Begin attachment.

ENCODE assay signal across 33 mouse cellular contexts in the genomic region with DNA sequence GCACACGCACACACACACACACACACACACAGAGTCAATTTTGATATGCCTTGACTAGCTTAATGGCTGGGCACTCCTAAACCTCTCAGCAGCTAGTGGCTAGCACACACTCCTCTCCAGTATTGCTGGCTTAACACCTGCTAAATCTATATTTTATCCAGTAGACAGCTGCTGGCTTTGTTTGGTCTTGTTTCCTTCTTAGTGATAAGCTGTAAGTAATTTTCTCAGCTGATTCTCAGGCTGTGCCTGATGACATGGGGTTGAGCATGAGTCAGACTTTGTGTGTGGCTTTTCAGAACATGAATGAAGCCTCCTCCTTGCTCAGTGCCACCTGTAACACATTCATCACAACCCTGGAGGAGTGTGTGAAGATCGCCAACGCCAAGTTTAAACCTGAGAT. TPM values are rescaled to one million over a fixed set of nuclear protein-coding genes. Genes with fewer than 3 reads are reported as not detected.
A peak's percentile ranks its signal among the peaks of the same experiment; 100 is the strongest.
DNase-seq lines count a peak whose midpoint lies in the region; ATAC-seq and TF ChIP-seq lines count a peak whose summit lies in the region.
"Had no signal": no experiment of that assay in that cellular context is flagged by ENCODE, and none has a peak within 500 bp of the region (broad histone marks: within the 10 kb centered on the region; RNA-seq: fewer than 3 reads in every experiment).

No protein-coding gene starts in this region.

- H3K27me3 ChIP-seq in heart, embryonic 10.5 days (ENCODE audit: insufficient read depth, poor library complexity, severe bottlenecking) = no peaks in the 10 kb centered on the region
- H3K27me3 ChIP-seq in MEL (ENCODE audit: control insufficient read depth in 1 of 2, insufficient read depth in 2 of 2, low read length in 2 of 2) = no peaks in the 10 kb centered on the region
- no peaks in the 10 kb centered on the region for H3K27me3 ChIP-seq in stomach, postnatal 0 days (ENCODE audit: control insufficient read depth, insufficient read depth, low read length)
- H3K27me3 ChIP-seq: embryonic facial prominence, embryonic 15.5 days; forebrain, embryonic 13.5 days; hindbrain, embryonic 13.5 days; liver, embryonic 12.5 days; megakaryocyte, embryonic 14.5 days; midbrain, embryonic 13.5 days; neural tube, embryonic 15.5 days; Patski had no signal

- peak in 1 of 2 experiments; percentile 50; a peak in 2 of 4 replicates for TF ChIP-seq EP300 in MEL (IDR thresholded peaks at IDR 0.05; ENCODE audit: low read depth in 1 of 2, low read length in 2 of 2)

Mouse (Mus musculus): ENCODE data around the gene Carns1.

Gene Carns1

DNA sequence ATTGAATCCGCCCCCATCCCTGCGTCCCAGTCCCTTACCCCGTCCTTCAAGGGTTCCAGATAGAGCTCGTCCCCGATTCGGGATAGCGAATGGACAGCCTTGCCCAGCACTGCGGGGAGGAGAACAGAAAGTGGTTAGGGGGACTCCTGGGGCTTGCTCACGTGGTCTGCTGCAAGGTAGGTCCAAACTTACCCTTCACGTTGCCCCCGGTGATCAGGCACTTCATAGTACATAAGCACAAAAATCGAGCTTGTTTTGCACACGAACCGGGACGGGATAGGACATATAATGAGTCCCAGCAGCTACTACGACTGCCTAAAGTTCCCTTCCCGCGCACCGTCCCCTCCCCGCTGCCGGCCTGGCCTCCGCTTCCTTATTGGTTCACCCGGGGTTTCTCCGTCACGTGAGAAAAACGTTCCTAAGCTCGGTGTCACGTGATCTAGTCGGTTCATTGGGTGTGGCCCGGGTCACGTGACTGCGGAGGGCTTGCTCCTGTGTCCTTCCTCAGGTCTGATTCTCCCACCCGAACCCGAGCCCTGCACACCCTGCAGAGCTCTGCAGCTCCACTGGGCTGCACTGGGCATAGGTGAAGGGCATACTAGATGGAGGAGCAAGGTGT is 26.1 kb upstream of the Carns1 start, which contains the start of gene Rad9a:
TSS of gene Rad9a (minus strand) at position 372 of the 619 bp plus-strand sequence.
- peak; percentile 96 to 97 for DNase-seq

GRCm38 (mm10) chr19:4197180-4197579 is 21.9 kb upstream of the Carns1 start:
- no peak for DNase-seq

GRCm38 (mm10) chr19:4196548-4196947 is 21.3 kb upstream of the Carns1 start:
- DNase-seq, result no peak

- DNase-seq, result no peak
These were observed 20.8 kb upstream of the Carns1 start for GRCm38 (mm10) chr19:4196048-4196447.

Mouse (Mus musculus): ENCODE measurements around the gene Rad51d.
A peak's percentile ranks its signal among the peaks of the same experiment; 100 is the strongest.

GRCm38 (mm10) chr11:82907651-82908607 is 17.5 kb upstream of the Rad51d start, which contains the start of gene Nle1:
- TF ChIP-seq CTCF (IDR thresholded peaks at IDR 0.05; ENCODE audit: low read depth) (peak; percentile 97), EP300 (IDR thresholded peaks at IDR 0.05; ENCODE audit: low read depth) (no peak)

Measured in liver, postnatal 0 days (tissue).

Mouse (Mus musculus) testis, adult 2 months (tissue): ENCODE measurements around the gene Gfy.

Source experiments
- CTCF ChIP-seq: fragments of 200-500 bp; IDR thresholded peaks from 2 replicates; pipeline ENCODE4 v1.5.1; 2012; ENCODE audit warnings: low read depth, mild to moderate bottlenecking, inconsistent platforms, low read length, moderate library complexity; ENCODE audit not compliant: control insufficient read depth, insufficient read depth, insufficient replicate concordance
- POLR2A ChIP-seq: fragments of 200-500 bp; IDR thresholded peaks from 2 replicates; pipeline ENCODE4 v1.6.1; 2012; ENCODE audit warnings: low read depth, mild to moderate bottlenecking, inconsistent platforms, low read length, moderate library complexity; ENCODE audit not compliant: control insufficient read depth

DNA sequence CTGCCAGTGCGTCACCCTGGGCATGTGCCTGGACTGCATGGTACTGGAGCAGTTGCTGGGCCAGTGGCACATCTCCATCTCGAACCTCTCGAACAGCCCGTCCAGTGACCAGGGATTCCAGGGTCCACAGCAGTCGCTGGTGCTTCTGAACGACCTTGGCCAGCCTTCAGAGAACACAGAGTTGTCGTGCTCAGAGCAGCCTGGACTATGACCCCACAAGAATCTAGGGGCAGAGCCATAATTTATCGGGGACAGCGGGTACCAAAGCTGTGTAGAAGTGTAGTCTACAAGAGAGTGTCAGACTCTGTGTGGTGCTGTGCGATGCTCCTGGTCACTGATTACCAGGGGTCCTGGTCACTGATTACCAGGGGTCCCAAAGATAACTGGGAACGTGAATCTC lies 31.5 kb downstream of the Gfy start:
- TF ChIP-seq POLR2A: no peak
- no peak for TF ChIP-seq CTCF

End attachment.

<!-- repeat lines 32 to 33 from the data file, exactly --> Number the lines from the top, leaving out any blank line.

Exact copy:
- TF ChIP-seq POLR2A: no peak
- no peak for TF ChIP-seq CTCF